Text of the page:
Safety-net failing the most vulnerable

Monday, 24 November 2014 - 3:08pm

Charities call on Government to listen more to vulnerable adults

Photograph: Quinn Dombrowski (Flickr)

New research has found that welfare reform has had a negative impact on the estimated 60,000 adults facing a combination of problems including homelessness, substance misuse, mental ill health and offending behaviour. 
 
Drawing on a survey of 140 front-line services and interviews with more than 50 of the people they support, ‘Voices from the Frontline’ highlights the impact of recent welfare reform changes. 

86% of services report that recent welfare changes have had a negative effect on their clients’ mental health, while just 2% said that welfare reform had helped their clients get a job.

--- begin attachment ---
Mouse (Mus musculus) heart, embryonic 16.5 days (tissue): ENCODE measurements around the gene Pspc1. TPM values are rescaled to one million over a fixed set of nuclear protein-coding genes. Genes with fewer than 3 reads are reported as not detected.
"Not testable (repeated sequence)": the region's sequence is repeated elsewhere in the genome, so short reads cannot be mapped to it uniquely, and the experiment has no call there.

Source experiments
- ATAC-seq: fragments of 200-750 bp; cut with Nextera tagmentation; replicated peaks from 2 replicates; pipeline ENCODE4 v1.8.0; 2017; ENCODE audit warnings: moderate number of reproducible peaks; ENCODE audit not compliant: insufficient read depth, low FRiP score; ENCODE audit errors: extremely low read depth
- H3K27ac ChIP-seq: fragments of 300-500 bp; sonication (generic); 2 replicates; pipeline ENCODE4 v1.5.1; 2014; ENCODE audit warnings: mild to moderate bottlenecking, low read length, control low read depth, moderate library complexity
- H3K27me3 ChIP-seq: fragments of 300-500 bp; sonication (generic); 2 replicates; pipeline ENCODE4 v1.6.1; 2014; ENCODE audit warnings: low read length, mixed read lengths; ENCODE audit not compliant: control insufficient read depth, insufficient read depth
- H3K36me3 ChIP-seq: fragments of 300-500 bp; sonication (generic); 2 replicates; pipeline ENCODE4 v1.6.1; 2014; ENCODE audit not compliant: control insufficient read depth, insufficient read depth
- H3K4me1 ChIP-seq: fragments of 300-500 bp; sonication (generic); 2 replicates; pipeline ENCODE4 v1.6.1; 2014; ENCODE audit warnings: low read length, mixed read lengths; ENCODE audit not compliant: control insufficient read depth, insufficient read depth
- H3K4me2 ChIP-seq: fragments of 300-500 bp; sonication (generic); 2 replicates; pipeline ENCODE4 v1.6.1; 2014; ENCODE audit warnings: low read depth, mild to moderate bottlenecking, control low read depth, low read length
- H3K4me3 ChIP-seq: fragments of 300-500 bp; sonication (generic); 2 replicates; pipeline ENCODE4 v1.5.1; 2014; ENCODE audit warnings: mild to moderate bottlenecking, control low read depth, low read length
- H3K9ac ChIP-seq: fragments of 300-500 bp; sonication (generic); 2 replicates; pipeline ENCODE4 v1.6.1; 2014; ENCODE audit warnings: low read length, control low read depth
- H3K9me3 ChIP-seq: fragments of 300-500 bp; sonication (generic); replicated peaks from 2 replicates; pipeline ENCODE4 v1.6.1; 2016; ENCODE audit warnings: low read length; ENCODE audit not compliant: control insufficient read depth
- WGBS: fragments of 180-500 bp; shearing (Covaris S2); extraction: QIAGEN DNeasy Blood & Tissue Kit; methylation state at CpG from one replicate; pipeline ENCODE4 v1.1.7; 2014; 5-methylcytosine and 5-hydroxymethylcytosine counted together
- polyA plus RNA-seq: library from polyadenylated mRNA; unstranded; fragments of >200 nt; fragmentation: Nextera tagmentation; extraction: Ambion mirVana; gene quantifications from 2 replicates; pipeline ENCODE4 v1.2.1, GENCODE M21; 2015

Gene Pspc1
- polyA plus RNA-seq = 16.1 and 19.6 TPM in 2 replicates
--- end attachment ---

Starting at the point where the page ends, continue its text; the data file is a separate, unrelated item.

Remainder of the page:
Official figures indicate that between the first quarters of 2013 and 2014, the number of people on Employment and Support Allowance who were sanctioned rose by 346%. In the survey of services, 79% of those who took part reported that sanctions had negatively affected their service users with complex problems.

Produced by Making Every Adult Matter (MEAM) – a coalition of the charities Drugscope, Mind, Clinks and Homeless Link – the research finds that while 4 in 10 services believe multiple needs had become more important for local commissioners over the last two years, this is not translating into better services.

Sam Thomas, a MEAM programme manager, said:

“The system isn’t working as it could and should do, and listening to frontline voices can help to fix that.”  

Launched in Westminster, the publication calls on politicians and civil servants to improve future policy by involving those with complex problems in decisions.

To download the report, visit: www.meam.org.uk

 

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Stephen Holland

Stephen served as our Communications Officer until January 2016.